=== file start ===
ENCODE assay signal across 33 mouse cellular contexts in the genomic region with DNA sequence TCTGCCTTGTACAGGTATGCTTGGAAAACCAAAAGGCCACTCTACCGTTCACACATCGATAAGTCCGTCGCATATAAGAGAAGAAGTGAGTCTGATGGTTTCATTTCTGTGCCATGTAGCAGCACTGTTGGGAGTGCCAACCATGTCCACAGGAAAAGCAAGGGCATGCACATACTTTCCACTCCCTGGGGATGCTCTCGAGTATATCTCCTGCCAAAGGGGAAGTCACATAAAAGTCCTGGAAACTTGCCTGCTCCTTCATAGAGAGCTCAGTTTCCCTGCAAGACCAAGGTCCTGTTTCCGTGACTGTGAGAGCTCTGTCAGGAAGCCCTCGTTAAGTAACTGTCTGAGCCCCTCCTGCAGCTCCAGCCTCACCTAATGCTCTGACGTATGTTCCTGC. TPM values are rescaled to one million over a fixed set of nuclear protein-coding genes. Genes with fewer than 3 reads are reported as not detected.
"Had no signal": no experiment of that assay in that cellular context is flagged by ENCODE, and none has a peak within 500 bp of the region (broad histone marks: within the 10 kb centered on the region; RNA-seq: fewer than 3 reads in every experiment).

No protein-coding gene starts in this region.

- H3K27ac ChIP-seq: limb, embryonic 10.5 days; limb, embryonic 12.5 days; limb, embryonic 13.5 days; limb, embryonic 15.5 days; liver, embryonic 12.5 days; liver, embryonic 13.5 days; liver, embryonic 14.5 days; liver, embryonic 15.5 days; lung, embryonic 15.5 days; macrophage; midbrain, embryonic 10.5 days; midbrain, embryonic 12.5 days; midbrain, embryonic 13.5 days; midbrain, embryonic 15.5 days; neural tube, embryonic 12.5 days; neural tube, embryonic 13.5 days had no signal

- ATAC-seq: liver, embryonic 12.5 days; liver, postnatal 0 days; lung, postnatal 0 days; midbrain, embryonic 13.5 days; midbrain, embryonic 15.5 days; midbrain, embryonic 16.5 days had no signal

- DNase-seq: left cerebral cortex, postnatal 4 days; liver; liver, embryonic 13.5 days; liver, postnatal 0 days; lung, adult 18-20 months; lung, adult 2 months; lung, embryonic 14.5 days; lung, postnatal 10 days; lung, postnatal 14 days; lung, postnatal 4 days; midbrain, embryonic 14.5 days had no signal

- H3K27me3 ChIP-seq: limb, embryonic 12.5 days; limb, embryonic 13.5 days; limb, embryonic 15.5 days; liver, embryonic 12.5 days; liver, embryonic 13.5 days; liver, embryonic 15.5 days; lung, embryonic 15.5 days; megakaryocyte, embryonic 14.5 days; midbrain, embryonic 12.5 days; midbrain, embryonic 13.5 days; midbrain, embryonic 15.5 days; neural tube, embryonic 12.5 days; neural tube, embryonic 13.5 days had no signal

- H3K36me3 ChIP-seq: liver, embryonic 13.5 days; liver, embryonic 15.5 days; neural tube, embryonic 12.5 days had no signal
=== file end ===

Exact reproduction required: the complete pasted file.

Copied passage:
ENCODE assay signal across 33 mouse cellular contexts in the genomic region with DNA sequence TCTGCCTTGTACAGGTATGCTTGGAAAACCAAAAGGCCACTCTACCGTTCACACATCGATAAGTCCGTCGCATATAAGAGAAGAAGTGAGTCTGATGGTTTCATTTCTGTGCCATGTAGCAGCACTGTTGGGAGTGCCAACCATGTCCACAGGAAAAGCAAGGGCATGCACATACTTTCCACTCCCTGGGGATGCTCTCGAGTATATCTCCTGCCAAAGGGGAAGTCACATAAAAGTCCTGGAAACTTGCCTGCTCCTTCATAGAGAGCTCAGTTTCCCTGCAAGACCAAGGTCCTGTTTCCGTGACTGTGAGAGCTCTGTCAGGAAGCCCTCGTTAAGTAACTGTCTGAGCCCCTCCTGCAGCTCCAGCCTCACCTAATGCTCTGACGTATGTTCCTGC. TPM values are rescaled to one million over a fixed set of nuclear protein-coding genes. Genes with fewer than 3 reads are reported as not detected.
"Had no signal": no experiment of that assay in that cellular context is flagged by ENCODE, and none has a peak within 500 bp of the region (broad histone marks: within the 10 kb centered on the region; RNA-seq: fewer than 3 reads in every experiment).

No protein-coding gene starts in this region.

- H3K27ac ChIP-seq: limb, embryonic 10.5 days; limb, embryonic 12.5 days; limb, embryonic 13.5 days; limb, embryonic 15.5 days; liver, embryonic 12.5 days; liver, embryonic 13.5 days; liver, embryonic 14.5 days; liver, embryonic 15.5 days; lung, embryonic 15.5 days; macrophage; midbrain, embryonic 10.5 days; midbrain, embryonic 12.5 days; midbrain, embryonic 13.5 days; midbrain, embryonic 15.5 days; neural tube, embryonic 12.5 days; neural tube, embryonic 13.5 days had no signal

- ATAC-seq: liver, embryonic 12.5 days; liver, postnatal 0 days; lung, postnatal 0 days; midbrain, embryonic 13.5 days; midbrain, embryonic 15.5 days; midbrain, embryonic 16.5 days had no signal

- DNase-seq: left cerebral cortex, postnatal 4 days; liver; liver, embryonic 13.5 days; liver, postnatal 0 days; lung, adult 18-20 months; lung, adult 2 months; lung, embryonic 14.5 days; lung, postnatal 10 days; lung, postnatal 14 days; lung, postnatal 4 days; midbrain, embryonic 14.5 days had no signal

- H3K27me3 ChIP-seq: limb, embryonic 12.5 days; limb, embryonic 13.5 days; limb, embryonic 15.5 days; liver, embryonic 12.5 days; liver, embryonic 13.5 days; liver, embryonic 15.5 days; lung, embryonic 15.5 days; megakaryocyte, embryonic 14.5 days; midbrain, embryonic 12.5 days; midbrain, embryonic 13.5 days; midbrain, embryonic 15.5 days; neural tube, embryonic 12.5 days; neural tube, embryonic 13.5 days had no signal

- H3K36me3 ChIP-seq: liver, embryonic 13.5 days; liver, embryonic 15.5 days; neural tube, embryonic 12.5 days had no signal